Despite higher education, a persistent racial and ethnic wealth gap
A new study finds that, despite being known as “the great equalizer” for economic mobility, a college degree rarely protects black and Hispanic graduates from an ever-present wealth gap. (NYT, 8/17)
“The long-term trend is shockingly clear,” said William R. Emmons, an economist at the Federal Reserve Bank of St. Louis and one of the authors of the report. “White and Asian college grads do much better than their counterparts without college, while college-grad Hispanics and blacks do much worse proportionately.”
There is not a simple answer to explain why a college degree has failed to help safeguard the assets of many minority families. Persistent discrimination and the types of training and jobs minorities get have played a role. Another central factor is the heavy debt many blacks and Hispanics accumulate to achieve middle-class status.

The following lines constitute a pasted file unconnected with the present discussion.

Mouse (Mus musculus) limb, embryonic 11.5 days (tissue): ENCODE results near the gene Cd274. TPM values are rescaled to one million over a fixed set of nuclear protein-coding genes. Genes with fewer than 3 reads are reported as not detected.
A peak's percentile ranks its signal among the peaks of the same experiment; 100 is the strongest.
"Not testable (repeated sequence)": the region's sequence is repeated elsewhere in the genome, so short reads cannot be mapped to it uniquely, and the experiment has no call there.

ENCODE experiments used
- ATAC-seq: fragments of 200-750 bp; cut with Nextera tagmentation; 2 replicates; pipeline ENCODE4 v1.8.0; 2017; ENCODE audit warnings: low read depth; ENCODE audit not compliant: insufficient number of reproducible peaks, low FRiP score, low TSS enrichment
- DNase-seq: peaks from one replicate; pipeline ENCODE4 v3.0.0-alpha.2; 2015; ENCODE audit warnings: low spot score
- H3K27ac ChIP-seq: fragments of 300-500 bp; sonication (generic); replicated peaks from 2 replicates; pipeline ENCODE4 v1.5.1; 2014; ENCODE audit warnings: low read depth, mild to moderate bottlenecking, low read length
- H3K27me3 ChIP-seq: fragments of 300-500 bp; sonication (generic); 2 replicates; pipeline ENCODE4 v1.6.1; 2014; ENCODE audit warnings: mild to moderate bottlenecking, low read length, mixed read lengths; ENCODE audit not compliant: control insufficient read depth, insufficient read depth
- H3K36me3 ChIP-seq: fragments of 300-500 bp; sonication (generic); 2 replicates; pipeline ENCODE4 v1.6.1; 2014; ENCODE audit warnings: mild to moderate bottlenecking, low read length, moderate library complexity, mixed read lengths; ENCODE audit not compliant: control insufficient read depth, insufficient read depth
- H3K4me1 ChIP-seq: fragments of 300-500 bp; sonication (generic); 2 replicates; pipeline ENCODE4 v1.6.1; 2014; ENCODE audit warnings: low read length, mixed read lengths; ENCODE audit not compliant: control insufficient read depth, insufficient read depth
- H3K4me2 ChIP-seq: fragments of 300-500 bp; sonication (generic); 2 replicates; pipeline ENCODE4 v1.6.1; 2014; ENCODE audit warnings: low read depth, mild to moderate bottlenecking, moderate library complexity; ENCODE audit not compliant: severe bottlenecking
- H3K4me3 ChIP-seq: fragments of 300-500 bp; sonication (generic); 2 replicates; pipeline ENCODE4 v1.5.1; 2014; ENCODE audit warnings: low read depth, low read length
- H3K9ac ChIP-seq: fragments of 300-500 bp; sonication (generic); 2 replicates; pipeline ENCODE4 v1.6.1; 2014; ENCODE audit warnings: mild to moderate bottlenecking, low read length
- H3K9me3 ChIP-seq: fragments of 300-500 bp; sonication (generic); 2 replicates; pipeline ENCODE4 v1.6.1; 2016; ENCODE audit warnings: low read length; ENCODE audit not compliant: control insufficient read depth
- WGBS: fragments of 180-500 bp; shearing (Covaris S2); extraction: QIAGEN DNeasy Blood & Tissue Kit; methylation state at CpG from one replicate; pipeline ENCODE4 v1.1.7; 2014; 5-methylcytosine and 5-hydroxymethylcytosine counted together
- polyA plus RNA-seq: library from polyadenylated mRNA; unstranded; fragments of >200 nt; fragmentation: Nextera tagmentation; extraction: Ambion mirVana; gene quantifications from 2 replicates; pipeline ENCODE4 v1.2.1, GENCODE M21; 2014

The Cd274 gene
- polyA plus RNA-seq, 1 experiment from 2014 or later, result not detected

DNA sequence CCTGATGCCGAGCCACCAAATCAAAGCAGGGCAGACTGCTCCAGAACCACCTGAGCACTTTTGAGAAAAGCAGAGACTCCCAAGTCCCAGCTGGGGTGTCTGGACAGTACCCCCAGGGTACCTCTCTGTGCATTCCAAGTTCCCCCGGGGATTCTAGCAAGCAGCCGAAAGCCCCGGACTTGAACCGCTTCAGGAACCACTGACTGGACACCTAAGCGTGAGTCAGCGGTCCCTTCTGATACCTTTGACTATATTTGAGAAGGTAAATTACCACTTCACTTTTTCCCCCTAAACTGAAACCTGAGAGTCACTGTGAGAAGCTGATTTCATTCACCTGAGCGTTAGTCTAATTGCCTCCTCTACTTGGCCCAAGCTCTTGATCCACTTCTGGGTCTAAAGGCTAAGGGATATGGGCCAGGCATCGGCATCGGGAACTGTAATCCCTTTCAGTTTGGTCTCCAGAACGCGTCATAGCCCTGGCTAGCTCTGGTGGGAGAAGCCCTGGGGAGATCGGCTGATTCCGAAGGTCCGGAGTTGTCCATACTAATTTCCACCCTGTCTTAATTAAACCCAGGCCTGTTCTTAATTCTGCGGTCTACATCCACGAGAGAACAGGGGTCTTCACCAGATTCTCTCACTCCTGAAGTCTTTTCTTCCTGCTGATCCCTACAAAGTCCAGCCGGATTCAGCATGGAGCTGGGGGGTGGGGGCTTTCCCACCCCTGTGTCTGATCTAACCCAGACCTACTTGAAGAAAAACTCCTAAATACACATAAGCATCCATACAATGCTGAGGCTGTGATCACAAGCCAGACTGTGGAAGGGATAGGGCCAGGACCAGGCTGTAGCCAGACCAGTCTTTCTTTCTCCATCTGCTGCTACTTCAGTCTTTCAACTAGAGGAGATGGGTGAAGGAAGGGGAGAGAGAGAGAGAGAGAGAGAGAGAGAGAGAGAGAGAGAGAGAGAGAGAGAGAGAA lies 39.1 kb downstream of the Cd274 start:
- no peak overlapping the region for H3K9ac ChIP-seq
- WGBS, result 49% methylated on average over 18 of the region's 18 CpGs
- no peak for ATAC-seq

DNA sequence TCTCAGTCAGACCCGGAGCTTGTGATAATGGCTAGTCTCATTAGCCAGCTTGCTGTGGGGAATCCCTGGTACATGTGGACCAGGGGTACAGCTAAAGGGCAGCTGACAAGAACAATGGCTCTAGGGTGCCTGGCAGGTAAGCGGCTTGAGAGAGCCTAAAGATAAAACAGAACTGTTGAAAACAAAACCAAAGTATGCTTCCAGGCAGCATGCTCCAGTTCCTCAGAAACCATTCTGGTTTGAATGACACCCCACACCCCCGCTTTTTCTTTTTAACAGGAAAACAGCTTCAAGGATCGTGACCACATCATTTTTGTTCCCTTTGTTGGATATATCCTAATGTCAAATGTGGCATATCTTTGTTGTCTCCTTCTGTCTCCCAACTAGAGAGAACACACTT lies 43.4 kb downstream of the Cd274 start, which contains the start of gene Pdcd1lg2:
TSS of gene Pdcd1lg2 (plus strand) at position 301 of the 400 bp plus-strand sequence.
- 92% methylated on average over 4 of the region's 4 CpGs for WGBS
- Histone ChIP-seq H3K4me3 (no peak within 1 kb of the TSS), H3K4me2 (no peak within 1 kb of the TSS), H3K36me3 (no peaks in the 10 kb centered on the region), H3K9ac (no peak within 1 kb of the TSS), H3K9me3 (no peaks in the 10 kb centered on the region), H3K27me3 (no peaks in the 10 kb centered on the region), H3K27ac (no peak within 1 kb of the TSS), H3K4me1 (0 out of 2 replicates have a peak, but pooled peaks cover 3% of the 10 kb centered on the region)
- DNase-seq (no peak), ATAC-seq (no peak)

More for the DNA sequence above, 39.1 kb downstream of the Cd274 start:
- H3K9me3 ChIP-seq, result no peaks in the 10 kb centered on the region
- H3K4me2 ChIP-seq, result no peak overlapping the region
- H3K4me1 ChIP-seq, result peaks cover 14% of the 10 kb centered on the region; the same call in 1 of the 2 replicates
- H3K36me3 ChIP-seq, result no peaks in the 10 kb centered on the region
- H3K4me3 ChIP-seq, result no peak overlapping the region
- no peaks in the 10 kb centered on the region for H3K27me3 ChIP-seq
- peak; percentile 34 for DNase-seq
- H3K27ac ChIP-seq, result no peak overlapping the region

– The Chronicle of Philanthropy takes a look at how two major foundations – The Ford Foundation and the MacArthur Foundation – are taking very different new approaches to their grant making. (Chronicle, 8/17)
– Exponent Philanthropy explores some of the difficulties funders often encounter when honing in on a giving focus and ways they can work to break through the barriers. (Philanthrofiles, 8/17)
ARTS | Opinion: As the world of American ballet grows more diverse, one writer ponders why the audience for productions continues to be so homogeneous. (WaPo, 8/17)
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